“I don’t think I’ve ever seen a subject area where so many of the strategic questions are being sorted out in the field,” said Robert Cavey, a partner with Praxis Inc., in kicking off Danfoss’ 30th EnVisioneering Symposium, Refrigerants2Sustainability, which was held Sept. 27 in Orlando, Florida.
The symposium, convened to explore the forces and ideas driving commercial refrigeration strategy, brought together leaders from across stakeholder communities to discuss the probabilities, possibilities, timelines, and new lights by which market players can gain greater clarity, build effective collaborations, and learn which paths will help them best meet their business and societal goals.
Cavey said the event was designed as a conversation around a dinner table in which the knowledge and expertise of the faculty and the student body were equal, and he urged the attendees to take advantage of the opportunity.
“We have a very diverse group of people here today who don’t typically have a chance to sit together and have a dialogue; that dialogue and discussion among the participants is really the heart of this program,” added Lisa Tryson, director, corporate communications and public relations, Danfoss.
Tryson pointed out that refrigerant regulations and the recent District of Columbia District Court ruling on the fate of hydrofluorocarbons (HFCs) under the U.S. Environmental Protection Agency’s (EPA’s) Significant New Alternatives Policy (SNAP) program are creating disruption and uncertainty in the industry.
“I think most of us in the room still see the end game as low-global warming potential [GWP] technologies, and equipment manufacturers and end users are going to continue to look over the horizon at how we achieve low-global warming potential and energy efficiency in our systems,” Tryson said. “These changes are going to impact supermarkets and commercial refrigeration equipment — how it’s designed, installed, and maintained.”
The event covered regulations, safety, climate, and consumer expectations in presentations by Mark Menzer, director of public affairs, Danfoss; Glenn Gallagher, senior air quality scientist, research division, California Air Resources Board (CARB); Xudong Wang, director of research, Air-Conditioning, Heating, & Refrigeration Institute (AHRI); Peter Dee, sales director, Danfoss; KC Kolstad, lead mechanical engineer, refrigeration, Target Properties Management; Brad Morris, senior manager of engineering and energy, Giant Eagle Inc.; Aaron Daly, global director for energy management, Whole Foods; and Dr. Marcel Christians, chief technology officer, Ice Energy.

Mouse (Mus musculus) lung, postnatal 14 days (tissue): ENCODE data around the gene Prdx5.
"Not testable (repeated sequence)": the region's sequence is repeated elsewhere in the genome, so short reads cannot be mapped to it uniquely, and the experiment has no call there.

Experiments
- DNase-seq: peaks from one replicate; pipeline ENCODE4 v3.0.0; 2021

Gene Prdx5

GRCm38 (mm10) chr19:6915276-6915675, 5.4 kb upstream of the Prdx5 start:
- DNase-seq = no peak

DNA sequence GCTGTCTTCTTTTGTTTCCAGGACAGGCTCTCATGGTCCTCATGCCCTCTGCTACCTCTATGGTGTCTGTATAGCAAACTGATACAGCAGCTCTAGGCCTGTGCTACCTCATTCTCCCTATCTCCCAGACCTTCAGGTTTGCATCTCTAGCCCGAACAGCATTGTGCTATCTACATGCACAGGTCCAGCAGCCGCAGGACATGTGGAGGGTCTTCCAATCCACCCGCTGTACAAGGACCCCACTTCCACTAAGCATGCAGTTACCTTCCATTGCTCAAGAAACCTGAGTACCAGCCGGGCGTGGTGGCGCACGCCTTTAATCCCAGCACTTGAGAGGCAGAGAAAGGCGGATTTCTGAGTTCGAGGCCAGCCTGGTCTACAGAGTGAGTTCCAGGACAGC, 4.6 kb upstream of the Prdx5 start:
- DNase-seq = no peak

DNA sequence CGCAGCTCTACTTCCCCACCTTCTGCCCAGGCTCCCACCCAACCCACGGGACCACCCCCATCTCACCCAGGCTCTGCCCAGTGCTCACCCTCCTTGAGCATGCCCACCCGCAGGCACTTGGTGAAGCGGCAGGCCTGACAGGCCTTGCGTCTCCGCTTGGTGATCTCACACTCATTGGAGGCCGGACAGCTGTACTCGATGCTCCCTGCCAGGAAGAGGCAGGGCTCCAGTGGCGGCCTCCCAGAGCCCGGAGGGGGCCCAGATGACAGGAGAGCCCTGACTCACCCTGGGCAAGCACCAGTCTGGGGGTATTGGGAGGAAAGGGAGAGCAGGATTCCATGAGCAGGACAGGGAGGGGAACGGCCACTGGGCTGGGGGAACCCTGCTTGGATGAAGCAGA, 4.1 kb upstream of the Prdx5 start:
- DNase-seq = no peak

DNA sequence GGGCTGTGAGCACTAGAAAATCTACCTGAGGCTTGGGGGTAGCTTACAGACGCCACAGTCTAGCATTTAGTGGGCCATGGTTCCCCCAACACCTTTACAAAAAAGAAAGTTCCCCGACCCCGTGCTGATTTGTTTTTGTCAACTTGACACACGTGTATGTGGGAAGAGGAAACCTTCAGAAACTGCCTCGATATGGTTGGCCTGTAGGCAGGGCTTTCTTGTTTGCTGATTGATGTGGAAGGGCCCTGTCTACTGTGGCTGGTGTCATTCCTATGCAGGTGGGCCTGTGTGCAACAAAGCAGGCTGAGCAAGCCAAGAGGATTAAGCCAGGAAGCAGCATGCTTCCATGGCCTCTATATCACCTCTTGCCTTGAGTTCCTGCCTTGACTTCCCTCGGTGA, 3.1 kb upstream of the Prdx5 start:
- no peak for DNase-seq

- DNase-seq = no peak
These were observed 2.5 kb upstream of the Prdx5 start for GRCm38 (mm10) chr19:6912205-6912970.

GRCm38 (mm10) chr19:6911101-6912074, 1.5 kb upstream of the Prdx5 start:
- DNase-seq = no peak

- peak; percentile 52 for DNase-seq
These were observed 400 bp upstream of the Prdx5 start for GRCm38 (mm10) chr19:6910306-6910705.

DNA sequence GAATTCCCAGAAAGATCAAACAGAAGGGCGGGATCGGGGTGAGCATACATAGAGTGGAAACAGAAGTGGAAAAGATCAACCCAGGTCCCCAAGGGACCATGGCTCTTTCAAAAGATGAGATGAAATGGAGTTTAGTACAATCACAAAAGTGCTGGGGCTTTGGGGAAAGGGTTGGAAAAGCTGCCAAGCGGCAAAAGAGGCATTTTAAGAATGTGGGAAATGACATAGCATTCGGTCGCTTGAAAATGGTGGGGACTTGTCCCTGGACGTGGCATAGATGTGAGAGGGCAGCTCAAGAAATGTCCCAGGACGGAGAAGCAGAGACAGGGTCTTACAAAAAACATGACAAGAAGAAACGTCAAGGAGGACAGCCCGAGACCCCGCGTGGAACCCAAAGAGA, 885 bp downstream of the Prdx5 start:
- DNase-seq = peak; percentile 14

Among the topics of conversation:
The future of SNAP — Menzer discussed how a recent lawsuit, Mexichem Fluor and Arkema v. U.S. EPA, raised the issue of whether the EPA has the authority to make manufacturers move away from non-ozone depleting potential (non-ODP) chemicals such as HFCs based on their GWP.
A district court determined that the EPA lacked the statutory authority to mandate the phasedown of non-ODP substances, placing a cloud over the future of SNAP HFC regulation. The ruling sent the 2015 SNAP rule back to the EPA for a rewrite. What exactly the EPA will do and whether the decision will be appealed to the Supreme Court remains to be seen. For now, the court’s decision raised the specter of stranded investments and fueled a good deal of confusion in the marketplace.
The power of states — Individual states are not pre-empted by federal authority in the regulation of the relevant chemicals for GWP purposes. So, the possibility emerges of states moving ahead with delisting HFCs while the federal government either sorts out the next steps or backs away from regulation of non-ODP refrigerants.
For example, Gallagher explained that California is moving forcefully to develop regulations to phase out the use of high-GWP chemicals. California Senate Bill 1383 (2016) requires a 40 percent reduction in HFC emissions below 2013 levels by 2030. State officials emphasize that despite the court ruling sending the rule back for recrafting, EPA SNAP rules remain in effect for now.
Gallagher noted that CARB’s Short-Lived Climate Pollutant Strategy puts sales restrictions on very high-GWP refrigerants with 100-year GWPs of 2,500 or greater, prohibits high-GWP refrigerants in new stationary refrigeration and stationary air conditioning equipment, and provides financial incentives for new low-GWP systems.
In addition, the state is continuing work on codes and standards updates, exploring ways to continue HFC reductions based on the EPA’s SNAP rules, and developing requirements and timelines for phaseouts.